So, it’s not too much to say that all interest rates begin with the Fed and are controlled directly or indirectly by the Fed with allowance for liquidity preferences and inflation expectations. Still, the Fed is not the environment. The Fed is not active; it is reactive. The Fed is trying to control the economy, but it must react to the economy to guide its controls.
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What is the environment?
If the Fed is not the environment, what is? And how does the Fed react to it?
At any point in time, there exists what economists call the natural real rate of interest, also called the neutral rate. This is the interest rate that promotes maximum real growth and price stability.
The difficulty is that the natural real rate is not directly observable. You can’t look it up on a chart or using a computer. A natural real rate exists in theory, but finding it is like searching for a lost object in the dark. Policy makers, especially the Fed, target the natural real rate, but they are guessing as they go.
The impediments to hitting the natural real rate are formidable. Nominal growth that exceeds the real capacity of the economy can lead to inflation. Growth that falls short of capacity can result in disinflation, deflation and rising unemployment.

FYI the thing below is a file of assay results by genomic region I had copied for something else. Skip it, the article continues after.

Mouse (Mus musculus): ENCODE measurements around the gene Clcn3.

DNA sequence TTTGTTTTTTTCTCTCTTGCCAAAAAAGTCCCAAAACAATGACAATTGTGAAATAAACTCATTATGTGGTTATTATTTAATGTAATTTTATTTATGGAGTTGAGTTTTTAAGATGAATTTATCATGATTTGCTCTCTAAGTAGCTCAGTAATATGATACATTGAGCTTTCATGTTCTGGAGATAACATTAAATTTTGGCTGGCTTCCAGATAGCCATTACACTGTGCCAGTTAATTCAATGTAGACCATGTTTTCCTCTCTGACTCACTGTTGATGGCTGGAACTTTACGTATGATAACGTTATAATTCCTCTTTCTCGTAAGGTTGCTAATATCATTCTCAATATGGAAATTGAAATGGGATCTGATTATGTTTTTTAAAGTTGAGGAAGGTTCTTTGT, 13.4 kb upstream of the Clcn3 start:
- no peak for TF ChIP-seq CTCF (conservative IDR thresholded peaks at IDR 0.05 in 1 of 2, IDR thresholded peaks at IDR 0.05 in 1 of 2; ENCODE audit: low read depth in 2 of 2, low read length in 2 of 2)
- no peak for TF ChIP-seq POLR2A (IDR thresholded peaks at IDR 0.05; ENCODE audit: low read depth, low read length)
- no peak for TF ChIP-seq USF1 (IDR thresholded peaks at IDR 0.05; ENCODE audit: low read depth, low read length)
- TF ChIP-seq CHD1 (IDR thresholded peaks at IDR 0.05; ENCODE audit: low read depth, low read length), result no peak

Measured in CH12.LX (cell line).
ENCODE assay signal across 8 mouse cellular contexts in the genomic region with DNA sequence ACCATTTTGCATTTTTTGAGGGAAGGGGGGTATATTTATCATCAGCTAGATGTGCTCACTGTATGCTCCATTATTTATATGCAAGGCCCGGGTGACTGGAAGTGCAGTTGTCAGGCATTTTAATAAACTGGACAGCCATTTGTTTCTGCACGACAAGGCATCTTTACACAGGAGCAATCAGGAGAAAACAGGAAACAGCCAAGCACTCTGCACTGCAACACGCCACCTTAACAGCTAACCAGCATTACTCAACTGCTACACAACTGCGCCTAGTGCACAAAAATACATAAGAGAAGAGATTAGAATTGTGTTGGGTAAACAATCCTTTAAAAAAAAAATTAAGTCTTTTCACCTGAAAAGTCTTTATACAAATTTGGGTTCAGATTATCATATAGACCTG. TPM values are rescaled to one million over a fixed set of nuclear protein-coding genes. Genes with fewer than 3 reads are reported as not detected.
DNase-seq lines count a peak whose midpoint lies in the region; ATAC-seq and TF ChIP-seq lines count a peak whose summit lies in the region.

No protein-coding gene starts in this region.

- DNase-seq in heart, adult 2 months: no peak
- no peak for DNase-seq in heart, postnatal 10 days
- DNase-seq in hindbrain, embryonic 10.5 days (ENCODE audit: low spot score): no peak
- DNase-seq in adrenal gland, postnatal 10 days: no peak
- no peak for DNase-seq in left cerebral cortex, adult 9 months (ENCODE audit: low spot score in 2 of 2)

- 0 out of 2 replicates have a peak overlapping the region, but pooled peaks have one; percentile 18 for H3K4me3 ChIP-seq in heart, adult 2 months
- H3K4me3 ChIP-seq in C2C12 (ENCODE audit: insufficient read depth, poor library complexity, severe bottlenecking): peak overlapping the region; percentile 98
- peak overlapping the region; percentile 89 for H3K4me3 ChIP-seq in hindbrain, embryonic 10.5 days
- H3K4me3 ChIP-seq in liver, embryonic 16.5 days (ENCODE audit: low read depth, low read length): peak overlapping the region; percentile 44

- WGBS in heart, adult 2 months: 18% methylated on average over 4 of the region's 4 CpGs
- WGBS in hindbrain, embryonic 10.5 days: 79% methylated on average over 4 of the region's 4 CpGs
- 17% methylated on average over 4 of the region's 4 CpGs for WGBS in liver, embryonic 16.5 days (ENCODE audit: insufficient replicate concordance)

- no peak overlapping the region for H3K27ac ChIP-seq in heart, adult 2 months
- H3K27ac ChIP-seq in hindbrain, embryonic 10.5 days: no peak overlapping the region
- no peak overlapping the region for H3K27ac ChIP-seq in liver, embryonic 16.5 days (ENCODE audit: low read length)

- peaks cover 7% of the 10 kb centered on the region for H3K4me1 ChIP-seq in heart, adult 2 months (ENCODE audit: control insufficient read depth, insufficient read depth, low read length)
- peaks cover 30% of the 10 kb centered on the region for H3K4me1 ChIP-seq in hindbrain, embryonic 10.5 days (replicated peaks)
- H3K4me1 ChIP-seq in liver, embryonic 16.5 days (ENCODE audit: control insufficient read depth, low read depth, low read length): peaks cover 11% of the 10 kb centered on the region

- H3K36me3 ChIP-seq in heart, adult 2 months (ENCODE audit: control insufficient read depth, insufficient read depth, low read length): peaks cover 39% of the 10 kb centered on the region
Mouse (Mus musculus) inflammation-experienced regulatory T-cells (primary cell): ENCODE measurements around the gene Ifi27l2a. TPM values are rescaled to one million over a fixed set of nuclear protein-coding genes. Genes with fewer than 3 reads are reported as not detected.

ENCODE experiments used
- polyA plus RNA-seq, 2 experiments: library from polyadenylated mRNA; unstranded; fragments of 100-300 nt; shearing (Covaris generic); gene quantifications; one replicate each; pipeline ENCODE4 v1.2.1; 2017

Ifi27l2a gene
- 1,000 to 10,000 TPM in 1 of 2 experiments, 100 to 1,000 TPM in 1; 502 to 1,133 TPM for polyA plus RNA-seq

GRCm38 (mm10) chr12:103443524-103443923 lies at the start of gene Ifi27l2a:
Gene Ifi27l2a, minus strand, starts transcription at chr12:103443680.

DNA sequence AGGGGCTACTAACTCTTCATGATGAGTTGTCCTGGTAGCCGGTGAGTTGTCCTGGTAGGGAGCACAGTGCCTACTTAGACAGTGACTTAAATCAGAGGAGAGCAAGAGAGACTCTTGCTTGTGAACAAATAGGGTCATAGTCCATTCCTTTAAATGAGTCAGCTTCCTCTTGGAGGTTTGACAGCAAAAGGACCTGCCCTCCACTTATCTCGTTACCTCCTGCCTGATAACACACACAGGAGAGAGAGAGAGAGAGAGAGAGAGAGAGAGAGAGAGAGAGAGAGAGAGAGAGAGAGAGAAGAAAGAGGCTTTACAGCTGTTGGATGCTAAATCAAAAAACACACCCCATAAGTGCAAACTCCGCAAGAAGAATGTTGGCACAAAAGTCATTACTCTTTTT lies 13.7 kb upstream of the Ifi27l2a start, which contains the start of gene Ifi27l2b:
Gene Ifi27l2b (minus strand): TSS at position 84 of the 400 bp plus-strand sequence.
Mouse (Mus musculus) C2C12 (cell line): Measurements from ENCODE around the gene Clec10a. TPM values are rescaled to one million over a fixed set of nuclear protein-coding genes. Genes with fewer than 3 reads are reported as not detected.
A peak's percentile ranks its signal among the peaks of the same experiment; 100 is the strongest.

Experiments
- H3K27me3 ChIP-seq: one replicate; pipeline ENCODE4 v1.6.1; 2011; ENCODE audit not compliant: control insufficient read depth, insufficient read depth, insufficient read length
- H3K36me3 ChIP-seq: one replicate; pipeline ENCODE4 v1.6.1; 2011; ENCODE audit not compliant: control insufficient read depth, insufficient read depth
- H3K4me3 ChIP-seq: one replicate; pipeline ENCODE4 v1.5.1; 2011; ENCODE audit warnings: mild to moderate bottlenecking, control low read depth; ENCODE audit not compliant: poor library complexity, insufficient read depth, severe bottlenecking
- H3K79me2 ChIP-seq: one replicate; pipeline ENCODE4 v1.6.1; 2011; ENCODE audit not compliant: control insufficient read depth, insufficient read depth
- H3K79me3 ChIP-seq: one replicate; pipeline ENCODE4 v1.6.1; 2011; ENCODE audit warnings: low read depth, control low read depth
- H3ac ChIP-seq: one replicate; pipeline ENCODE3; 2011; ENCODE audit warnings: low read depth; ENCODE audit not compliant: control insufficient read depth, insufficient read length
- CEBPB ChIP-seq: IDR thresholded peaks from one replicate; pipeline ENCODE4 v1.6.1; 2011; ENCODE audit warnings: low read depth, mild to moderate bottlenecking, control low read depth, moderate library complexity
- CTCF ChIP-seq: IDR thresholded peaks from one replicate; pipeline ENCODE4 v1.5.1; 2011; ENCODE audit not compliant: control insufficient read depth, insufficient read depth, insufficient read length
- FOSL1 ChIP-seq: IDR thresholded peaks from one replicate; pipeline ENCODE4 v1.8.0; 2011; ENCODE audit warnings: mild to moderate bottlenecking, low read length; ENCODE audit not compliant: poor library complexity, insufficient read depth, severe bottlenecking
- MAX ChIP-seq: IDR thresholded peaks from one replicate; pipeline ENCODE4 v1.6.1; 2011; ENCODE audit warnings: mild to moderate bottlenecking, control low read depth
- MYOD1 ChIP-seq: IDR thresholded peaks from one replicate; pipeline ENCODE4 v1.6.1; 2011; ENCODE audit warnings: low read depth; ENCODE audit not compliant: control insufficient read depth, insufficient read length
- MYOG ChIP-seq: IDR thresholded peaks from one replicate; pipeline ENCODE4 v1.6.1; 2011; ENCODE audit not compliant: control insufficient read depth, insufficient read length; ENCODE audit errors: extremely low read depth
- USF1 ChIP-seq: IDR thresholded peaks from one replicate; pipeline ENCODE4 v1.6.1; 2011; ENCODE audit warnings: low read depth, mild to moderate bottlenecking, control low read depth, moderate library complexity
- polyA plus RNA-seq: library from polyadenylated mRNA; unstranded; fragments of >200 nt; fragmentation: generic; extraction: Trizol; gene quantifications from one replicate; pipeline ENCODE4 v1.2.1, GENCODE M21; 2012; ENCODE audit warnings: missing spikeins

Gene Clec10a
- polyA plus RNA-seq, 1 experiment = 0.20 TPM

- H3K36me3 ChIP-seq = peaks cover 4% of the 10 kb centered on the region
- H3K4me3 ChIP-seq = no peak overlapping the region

What is the output capacity of the economy? Since the Second World War, the US economy has averaged over 4% annual real growth. Since 1980, the average annual growth rate in recoveries has been 3.2%. Average annual growth during the 2009–19 recovery was 2.2%. Annualised real growth in the fourth quarter of 2020 during the post-pandemic bounce was 4.1%.
Each of these data points reflects a complex web of factors in the economic environment. Still, there’s nothing in this data that permits precision in estimating the real output capacity of the economy. Not that economists don’t try…
Shooting in the dark